On Saturday this week I conducted a workshop for Ikebana International in Melbourne. The participants brought an offering of materials and a vessel for one arrangement. Then each person, in order of their arrival at the venue, was asked to choose one of the offerings to make an arrangement. This meant they had to use unfamiliar vessels and materials, and had to improvise their design. 

I put myself last in the selection queue and found a beautiful handmade ceramic suiban, a selection of yellow chrysanthemums and some foliage known locally as 'Forest lace' * . This is commercially grown and has straight brown stems with very lacy-green foliage. An on-line research revealed that this is an Australian native shrub in the Stenocapus genus. Perhaps the best known member of this genus is the spectacular rainforest 'Fire Wheel Tree' * . 

Among my materials were four stems stripped of their foliage. At first I thought, what am I supposed to do with these? Then I thought again, realising that the stems could be used to brace across the suiban, allowing me to make an 'abstract' style work emphasising the colour and textures of the materials.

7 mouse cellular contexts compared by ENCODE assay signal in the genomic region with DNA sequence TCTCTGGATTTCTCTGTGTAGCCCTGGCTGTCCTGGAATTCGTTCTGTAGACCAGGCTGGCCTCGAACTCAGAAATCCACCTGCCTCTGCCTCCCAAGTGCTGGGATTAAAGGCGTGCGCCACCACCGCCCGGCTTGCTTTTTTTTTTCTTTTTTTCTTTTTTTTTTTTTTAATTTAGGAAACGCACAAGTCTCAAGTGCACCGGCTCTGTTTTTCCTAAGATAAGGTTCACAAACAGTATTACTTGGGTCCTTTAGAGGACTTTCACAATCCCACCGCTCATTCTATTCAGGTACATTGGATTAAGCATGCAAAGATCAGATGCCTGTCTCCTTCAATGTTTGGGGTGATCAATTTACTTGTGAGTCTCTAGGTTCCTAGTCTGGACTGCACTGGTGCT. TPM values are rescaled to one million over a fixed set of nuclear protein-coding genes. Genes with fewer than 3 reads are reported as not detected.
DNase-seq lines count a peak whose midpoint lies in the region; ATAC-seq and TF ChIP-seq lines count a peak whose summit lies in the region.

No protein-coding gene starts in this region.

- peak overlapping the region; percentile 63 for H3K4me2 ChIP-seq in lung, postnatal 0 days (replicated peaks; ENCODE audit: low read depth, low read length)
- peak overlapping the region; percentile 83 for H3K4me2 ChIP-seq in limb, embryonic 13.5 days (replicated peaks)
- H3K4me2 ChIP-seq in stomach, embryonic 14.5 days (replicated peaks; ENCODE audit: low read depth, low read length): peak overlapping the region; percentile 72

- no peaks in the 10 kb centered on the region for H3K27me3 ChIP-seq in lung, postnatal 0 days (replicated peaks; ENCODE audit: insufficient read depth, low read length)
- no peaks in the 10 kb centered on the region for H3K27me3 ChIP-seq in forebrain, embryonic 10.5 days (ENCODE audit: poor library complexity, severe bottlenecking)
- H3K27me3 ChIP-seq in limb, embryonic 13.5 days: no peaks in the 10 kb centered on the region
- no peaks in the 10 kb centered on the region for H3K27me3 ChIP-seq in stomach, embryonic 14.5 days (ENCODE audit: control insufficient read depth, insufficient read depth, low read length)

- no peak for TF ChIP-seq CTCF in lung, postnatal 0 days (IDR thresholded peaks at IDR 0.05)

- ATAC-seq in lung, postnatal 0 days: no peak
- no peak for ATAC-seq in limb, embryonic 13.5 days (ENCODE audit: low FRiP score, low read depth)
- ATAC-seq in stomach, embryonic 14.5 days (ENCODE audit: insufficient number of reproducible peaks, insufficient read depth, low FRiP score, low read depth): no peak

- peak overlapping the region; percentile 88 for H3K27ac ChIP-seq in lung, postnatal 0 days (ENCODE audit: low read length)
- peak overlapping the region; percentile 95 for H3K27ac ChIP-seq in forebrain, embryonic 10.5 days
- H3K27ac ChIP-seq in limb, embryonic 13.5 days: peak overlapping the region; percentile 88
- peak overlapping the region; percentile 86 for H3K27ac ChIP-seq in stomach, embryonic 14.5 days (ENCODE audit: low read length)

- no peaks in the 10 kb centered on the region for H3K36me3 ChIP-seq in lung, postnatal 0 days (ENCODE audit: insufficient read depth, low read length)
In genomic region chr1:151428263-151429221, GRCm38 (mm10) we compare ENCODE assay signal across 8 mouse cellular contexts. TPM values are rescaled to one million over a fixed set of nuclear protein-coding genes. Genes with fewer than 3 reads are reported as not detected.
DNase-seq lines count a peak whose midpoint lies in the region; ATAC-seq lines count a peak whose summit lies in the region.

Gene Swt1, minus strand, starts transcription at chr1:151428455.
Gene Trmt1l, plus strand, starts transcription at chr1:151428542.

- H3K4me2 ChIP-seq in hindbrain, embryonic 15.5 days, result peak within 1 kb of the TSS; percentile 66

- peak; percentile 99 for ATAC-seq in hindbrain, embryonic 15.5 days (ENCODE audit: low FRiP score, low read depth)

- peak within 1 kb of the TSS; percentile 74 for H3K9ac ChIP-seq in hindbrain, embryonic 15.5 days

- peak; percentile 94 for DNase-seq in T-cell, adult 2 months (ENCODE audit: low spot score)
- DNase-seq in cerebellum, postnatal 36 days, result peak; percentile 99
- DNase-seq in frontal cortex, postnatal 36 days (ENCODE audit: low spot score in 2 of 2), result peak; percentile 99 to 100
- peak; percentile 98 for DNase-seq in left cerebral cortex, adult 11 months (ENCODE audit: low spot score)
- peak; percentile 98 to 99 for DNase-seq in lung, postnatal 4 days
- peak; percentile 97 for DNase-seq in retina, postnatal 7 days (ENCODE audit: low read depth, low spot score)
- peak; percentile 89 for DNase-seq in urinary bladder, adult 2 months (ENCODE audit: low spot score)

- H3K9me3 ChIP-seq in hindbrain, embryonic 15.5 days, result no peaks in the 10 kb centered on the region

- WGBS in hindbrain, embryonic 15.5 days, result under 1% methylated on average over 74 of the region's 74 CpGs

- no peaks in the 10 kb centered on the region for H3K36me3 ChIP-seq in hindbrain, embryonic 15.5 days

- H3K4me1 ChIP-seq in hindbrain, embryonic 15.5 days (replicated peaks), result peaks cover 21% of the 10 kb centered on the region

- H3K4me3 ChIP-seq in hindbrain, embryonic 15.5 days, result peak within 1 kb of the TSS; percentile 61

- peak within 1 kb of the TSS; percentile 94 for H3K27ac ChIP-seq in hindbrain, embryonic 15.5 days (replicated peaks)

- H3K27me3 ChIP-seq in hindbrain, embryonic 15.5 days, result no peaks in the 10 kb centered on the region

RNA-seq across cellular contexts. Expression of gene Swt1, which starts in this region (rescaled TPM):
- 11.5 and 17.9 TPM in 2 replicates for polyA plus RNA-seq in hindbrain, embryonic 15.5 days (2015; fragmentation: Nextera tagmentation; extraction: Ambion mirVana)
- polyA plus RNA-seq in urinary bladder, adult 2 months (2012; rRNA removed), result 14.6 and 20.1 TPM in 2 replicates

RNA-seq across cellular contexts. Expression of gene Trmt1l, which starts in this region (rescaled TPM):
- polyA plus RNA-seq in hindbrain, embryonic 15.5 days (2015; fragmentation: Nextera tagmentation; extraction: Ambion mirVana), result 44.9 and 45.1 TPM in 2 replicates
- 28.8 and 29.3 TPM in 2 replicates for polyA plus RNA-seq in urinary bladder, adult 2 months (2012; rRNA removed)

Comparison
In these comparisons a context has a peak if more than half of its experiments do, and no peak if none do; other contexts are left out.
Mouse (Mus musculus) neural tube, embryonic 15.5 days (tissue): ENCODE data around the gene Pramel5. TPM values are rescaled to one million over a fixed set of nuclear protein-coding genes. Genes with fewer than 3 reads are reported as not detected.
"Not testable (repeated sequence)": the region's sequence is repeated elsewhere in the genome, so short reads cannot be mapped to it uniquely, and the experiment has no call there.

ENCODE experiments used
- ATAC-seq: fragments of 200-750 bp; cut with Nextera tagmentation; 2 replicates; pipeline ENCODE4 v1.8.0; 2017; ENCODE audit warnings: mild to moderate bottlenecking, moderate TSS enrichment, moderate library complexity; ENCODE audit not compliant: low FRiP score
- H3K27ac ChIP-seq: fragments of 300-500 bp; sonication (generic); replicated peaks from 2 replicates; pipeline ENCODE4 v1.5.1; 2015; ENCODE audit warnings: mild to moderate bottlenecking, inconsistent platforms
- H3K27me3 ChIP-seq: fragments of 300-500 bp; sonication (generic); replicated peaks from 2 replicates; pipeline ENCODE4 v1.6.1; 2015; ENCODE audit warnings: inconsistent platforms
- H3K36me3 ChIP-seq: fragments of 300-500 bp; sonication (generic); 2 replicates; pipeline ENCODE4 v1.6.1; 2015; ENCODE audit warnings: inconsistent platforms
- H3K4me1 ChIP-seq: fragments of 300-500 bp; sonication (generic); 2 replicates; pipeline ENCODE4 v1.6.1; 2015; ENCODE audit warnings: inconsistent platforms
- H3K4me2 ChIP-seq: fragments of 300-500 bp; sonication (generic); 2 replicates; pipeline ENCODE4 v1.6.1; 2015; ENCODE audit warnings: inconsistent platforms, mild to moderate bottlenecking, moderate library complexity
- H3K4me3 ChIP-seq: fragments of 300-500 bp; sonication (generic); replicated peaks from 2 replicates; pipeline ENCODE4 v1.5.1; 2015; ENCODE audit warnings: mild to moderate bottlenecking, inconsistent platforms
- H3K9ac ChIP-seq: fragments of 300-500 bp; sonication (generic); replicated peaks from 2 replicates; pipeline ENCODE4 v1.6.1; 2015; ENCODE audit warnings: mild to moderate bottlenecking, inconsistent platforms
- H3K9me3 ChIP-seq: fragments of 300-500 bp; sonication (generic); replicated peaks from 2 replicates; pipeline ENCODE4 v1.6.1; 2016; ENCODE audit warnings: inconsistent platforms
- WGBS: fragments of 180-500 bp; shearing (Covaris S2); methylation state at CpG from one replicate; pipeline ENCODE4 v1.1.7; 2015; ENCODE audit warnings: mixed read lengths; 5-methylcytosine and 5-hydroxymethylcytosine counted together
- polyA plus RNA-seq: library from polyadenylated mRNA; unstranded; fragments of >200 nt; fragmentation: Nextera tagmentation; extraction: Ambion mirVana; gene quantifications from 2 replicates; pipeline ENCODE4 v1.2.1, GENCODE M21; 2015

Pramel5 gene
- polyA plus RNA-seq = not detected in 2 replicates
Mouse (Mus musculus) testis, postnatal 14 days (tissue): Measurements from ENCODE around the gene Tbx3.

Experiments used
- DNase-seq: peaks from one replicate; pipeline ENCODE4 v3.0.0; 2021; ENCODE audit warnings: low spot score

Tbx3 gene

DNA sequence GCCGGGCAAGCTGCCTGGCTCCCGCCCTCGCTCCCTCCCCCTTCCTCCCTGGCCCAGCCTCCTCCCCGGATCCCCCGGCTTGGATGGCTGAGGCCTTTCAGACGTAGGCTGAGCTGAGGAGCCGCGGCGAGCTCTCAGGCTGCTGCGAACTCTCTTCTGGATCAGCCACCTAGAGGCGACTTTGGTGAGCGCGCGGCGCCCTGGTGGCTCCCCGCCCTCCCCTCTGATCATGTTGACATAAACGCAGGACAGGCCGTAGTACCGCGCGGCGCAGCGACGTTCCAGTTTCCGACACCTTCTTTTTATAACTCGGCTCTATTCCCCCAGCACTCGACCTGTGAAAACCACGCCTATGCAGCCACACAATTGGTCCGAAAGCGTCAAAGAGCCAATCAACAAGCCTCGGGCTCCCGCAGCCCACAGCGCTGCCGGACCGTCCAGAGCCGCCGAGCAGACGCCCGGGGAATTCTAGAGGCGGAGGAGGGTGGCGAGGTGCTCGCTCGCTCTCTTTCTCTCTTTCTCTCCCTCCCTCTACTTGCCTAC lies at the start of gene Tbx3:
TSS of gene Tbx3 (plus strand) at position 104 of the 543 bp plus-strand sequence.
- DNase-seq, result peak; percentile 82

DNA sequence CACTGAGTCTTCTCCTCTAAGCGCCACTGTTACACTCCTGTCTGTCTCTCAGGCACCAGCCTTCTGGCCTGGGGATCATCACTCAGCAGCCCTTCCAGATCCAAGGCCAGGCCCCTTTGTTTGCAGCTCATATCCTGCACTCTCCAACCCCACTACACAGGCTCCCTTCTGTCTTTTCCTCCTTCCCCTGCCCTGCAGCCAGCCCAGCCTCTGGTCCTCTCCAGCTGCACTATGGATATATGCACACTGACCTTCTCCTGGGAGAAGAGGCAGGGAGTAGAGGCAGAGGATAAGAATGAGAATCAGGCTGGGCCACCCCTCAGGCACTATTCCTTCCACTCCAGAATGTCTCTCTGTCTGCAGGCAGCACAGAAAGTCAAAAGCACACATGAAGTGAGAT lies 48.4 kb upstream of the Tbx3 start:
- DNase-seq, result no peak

This second view more accurately shows how the work looked on the table. Although I must admit the overhead view is somewhat more dramatic. More photographs can be seen at I.I. Saturday workshop * .

I would also like to draw your attention to 
on-line postings by the fifth recipient of the Norman and Mary Sparnon Endowment Scholarship, Sandy Marker * . Sandy is a teacher from Sydney and, as the scholarship recipient, is currently spending three months at the Sogetsu Headquarters. 

* Click on the blue text for further information.

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